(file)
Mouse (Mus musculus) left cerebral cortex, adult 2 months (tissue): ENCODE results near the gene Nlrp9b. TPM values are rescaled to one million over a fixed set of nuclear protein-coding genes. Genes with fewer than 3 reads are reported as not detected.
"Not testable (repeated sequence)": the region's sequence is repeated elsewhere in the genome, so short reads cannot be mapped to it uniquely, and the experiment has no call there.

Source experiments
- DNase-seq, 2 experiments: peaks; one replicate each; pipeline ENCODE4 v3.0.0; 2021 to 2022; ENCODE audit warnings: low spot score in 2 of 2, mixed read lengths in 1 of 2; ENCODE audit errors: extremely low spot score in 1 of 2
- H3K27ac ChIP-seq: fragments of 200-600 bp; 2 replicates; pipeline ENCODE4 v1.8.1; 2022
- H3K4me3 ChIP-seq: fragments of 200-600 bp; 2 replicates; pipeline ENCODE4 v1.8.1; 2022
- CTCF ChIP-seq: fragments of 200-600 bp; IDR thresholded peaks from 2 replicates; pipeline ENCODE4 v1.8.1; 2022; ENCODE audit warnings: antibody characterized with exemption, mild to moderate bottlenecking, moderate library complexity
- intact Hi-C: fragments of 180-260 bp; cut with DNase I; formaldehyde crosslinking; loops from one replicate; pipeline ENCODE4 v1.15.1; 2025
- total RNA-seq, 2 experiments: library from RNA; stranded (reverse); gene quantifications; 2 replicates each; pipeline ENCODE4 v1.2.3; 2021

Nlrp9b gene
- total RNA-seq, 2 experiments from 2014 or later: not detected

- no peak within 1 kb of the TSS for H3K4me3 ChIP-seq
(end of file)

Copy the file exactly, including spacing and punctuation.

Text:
Mouse (Mus musculus) left cerebral cortex, adult 2 months (tissue): ENCODE results near the gene Nlrp9b. TPM values are rescaled to one million over a fixed set of nuclear protein-coding genes. Genes with fewer than 3 reads are reported as not detected.
"Not testable (repeated sequence)": the region's sequence is repeated elsewhere in the genome, so short reads cannot be mapped to it uniquely, and the experiment has no call there.

Source experiments
- DNase-seq, 2 experiments: peaks; one replicate each; pipeline ENCODE4 v3.0.0; 2021 to 2022; ENCODE audit warnings: low spot score in 2 of 2, mixed read lengths in 1 of 2; ENCODE audit errors: extremely low spot score in 1 of 2
- H3K27ac ChIP-seq: fragments of 200-600 bp; 2 replicates; pipeline ENCODE4 v1.8.1; 2022
- H3K4me3 ChIP-seq: fragments of 200-600 bp; 2 replicates; pipeline ENCODE4 v1.8.1; 2022
- CTCF ChIP-seq: fragments of 200-600 bp; IDR thresholded peaks from 2 replicates; pipeline ENCODE4 v1.8.1; 2022; ENCODE audit warnings: antibody characterized with exemption, mild to moderate bottlenecking, moderate library complexity
- intact Hi-C: fragments of 180-260 bp; cut with DNase I; formaldehyde crosslinking; loops from one replicate; pipeline ENCODE4 v1.15.1; 2025
- total RNA-seq, 2 experiments: library from RNA; stranded (reverse); gene quantifications; 2 replicates each; pipeline ENCODE4 v1.2.3; 2021

Nlrp9b gene
- total RNA-seq, 2 experiments from 2014 or later: not detected

- no peak within 1 kb of the TSS for H3K4me3 ChIP-seq